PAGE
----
Emotions around Rocky Top are burning brightly after the Tennessee Volunteers drilled the Memphis Tigers 56-28 in Neyland Stadium (in a game that was nowhere near as close as the score would indicate). After rolling up a 49-7 lead with 12 minutes left in the third quarter, the Vols began pulling starters for injury insurance and for backup experience, giving Memphis nearly a full half of 'garbage time' scores. (And were it not for a pass interference call on what was otherwise a failed 3rd down attempt by Memphis in the first half, that score could very well have been 49-0.)
Over the last few weeks, we've seen the Vols put together a string of very nice games, starting in the fourth quarter against the Auburn Tigers when Jonathan Crompton and the wide receivers finally got on the same page. Since that point, the passing game has been very effective, and even put the Vols in position to try to beat the Alabama Crimson Tide on their own turf. Against the Georgia Bulldogs, Crompton earned the national player of the week award in a game that may ultimately prove to be the final nail in Willie Martinez's Athenian coffin. Against both the South Carolina Gamecocks and Memphis Tigers, Crompton threw zero interceptions and a flurry of early touchdown strikes to put the game out of reach.
But despite all the (very valid) reasons for exuberance on The Hill, Tennessee would be very wise to learn a lesson from the beginning of the season - that maintaining improvement is as difficult as gaining improvement.
In week one of the 2009 season, the big question surrounding the Vols was whether the offense would be competent. After the Emo-riffically bitter memories of the 2008 season, fans (and, most likely, teammates) were not certain that the players on offense would be able to meet their recruiting expectations and reliably move the ball down the field. Lane Kiffin was also seen as a new variable - with little head coaching experience under his belt (and none of it at the college level), there was always the risk that he was in over his head.
And then came the Western Kentucky Hilltoppers:
So yeah, even though Western Kentucky was the newest member of 1-A football and had 57 team members who were true freshmen, redshirt freshmen, or sophomores, we were just a little bit giddy about this whole 'scoring points' thing. Sure, we recognized the qualifiers involved, but feeling good is a powerful drug. It was enough to have the fans perhaps a little too confident going into the UCLA Bruins game in week 2.
The problem was that we couldn't know how bad Western Kentucky really was. How bad are they this year? Well, so far, they're undefeated. In Rocky Top Talk's computer ranking methodology, they're the worst team in the NCAA by a hideously long margin, scoring a -195.3 after 10 weeks of action. (For reference, Florida leads with a +148.9 and the highest numbers seen by our computers are in the +150s. The second worst team is Eastern Michigan at -160.7.) Western Kentucky's best metric is currently their total offense, which is still a full standard deviation below the NCAA average.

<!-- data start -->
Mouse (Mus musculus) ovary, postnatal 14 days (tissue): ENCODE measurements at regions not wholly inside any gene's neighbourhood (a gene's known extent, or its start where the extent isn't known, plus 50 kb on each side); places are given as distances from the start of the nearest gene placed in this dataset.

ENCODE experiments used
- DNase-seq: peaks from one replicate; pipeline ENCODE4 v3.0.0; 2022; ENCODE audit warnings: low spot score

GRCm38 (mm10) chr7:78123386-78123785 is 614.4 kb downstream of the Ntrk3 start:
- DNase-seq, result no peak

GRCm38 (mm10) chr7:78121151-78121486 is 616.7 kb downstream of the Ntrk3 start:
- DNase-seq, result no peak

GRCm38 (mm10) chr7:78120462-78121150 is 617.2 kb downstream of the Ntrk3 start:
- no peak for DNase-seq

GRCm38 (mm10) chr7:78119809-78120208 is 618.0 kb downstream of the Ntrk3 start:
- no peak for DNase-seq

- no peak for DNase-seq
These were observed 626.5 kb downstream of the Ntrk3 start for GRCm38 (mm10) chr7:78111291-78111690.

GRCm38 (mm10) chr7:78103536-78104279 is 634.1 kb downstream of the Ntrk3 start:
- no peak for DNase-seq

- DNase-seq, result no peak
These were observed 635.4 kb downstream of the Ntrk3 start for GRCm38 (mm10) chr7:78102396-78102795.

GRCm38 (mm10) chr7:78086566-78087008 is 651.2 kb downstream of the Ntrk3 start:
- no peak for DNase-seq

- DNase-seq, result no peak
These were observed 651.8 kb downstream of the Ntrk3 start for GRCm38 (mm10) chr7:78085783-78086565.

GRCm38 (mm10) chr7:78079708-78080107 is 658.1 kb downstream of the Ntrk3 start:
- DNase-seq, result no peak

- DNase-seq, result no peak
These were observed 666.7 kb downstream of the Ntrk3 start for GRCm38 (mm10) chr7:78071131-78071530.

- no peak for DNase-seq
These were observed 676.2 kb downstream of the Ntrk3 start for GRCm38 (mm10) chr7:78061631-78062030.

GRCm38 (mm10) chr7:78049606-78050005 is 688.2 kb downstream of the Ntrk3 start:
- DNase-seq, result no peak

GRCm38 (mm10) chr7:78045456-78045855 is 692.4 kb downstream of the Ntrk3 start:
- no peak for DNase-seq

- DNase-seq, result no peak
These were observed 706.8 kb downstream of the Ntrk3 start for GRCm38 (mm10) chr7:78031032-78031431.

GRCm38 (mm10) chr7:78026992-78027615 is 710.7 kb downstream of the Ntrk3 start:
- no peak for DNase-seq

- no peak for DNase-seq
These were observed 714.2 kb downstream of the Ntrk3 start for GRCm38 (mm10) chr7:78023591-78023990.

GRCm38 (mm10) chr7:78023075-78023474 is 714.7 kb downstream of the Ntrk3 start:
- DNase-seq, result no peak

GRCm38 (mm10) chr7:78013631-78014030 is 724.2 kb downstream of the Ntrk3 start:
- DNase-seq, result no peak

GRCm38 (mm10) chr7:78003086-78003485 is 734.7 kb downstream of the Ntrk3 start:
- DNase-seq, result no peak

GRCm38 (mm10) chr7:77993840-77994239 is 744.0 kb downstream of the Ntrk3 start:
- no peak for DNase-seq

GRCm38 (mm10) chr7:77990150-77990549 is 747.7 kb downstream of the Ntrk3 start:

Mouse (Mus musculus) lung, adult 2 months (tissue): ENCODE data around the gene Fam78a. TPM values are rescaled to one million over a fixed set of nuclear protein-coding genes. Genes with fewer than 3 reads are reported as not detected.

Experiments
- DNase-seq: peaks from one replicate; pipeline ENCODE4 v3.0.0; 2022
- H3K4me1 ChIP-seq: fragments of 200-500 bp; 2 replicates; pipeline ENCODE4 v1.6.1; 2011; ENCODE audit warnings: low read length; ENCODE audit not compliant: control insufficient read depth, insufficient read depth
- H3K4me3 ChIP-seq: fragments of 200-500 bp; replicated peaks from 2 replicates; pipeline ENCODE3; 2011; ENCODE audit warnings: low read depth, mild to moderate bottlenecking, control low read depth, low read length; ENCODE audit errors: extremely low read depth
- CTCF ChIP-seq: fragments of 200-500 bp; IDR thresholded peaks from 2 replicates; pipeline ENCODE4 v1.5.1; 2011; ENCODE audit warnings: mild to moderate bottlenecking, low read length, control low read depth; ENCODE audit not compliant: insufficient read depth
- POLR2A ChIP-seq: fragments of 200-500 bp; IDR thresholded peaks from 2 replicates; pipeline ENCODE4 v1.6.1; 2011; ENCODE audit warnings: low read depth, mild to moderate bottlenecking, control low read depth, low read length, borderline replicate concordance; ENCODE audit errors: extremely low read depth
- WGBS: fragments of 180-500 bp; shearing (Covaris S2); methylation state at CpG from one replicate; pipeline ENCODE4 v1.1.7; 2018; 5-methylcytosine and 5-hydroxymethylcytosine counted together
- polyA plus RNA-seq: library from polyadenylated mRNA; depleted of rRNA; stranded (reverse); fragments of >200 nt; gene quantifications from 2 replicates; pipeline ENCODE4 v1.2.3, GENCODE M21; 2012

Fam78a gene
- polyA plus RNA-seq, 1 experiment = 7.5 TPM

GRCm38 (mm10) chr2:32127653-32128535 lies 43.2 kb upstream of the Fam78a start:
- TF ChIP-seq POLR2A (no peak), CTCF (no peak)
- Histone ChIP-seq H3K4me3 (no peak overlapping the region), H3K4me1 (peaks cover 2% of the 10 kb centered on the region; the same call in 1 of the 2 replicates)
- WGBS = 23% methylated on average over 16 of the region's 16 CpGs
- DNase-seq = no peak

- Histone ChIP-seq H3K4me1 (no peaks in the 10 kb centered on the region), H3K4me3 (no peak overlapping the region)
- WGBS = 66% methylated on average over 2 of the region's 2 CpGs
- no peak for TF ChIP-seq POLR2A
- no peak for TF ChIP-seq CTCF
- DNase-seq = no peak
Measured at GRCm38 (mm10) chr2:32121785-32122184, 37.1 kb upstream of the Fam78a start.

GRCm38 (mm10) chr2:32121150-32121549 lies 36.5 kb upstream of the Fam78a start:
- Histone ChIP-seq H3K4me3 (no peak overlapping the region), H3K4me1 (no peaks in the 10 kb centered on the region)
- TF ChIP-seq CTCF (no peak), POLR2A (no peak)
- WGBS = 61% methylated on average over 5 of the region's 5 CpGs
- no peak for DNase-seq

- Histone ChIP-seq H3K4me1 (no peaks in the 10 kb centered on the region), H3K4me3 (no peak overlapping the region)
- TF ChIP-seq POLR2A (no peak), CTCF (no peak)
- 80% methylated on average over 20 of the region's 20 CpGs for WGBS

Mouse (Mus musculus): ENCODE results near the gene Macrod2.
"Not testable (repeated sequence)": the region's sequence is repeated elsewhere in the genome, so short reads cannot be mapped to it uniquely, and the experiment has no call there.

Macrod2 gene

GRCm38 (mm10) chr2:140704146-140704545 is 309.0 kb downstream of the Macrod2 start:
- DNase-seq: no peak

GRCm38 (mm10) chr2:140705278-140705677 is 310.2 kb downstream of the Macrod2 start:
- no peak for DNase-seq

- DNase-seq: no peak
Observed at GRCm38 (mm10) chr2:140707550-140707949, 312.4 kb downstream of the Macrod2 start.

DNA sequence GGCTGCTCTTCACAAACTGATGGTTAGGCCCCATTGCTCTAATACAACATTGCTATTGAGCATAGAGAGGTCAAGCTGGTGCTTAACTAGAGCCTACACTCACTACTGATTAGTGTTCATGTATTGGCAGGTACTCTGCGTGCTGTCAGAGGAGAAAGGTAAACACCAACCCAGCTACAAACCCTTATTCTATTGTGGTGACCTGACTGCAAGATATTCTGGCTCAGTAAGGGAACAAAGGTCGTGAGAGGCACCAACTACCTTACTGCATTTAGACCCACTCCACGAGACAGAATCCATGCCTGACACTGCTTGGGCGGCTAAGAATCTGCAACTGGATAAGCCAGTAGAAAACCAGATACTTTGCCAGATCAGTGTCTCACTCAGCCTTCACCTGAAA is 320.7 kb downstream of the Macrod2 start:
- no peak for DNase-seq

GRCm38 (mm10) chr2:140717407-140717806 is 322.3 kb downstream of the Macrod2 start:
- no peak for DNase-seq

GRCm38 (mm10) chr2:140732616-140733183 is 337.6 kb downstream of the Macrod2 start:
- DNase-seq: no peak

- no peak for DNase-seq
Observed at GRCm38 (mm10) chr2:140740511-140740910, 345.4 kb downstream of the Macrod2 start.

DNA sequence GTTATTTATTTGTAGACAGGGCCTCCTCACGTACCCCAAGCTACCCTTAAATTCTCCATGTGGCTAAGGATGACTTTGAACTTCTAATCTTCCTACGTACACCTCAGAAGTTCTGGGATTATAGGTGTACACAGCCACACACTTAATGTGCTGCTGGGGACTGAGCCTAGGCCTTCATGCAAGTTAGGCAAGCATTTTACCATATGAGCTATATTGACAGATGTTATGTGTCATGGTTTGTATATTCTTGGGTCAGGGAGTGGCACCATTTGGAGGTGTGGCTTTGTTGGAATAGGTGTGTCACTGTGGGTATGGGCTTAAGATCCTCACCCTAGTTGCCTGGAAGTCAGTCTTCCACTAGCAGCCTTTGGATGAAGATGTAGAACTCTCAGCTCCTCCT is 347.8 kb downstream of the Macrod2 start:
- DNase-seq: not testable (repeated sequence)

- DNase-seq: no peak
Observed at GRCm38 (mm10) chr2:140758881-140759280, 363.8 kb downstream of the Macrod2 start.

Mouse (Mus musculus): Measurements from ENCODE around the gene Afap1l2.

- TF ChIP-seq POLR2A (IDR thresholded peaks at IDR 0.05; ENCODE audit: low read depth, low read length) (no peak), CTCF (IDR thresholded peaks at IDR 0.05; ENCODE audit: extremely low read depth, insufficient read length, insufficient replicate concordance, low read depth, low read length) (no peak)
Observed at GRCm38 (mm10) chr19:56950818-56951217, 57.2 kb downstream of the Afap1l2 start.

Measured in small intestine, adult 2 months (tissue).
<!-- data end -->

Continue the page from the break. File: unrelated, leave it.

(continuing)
And that's exactly where Western Kentucky can teach us a lesson today.
In the Western Kentucky game, the Volunteers pulled out to a 35-0 lead in the third quarter before beginning to pull out the defensive starters. Very shortly after that, Western Kentucky put together their first and only scoring drive of the game. Incidentally, this was the same trend exhibited in the Memphis game - once starters began resting, the defense began giving up ground and points. Likewise on the offense, as starters came off the field, efficiency dipped. (It was somewhat hard to see in the Western Kentucky game because their defense was so bad and so tired, that they were no longer able to contain basic clock-killing off-tackle runs.)
And the gains game in the same manner: plays designed to get the ball around the edge of the offensive line. Western Kentucky achieved this through option plays on the left end of the offensive line; Memphis achieved it through wide receiver screens and cutback runs. In both cases, the defensive edges ceded ground with the backups in place.
And looking forward, the Mississipipi Rebels present a similar challenge to the Vols that UCLA did - a team with some particular talent on the defensive line and an ability to create turnovers. But offensively, the Rebels have one thing the Bruins didn't - an offensive threat on the edge in the form of Dexter McCluster.
Here is where we have to remember that Memphis is not as good of a team as we'd like to hope they were. In our computers, they rank #111 out of 120 1-A teams - in the same company as Florida Atlantic and North Texas. The qualifier is very valid here. Additionally, Ole Miss is a team with more potential than they have shown on the season, with some very good talent in the right places that just hasn't come together as it should. And where UCLA ranks #45 in our computers, Ole Miss is #31 - just three spots behind the Volunteers themselves.
Yes, Ole Miss is a team that Tennessee should beat, all things going towards expectations. But this is a road game against a team that still needs another win for bowl eligibility (only one win against 1-AA competition can count toward the 6 wins mandatory for bowl appearances) and still hopes to salvage what has been a very disappointing season, based on the media's reflexively unrealistic expectations. With a win against Tennessee, Ole Miss still has a shot at #2 in the West, which can be the difference between the Liberty Bowl and the Cotton Bowl.
We took UCLA for granted early in the season; we should not do the same with Ole Miss. And even if the fans do (as we are prone to doing), the team better not.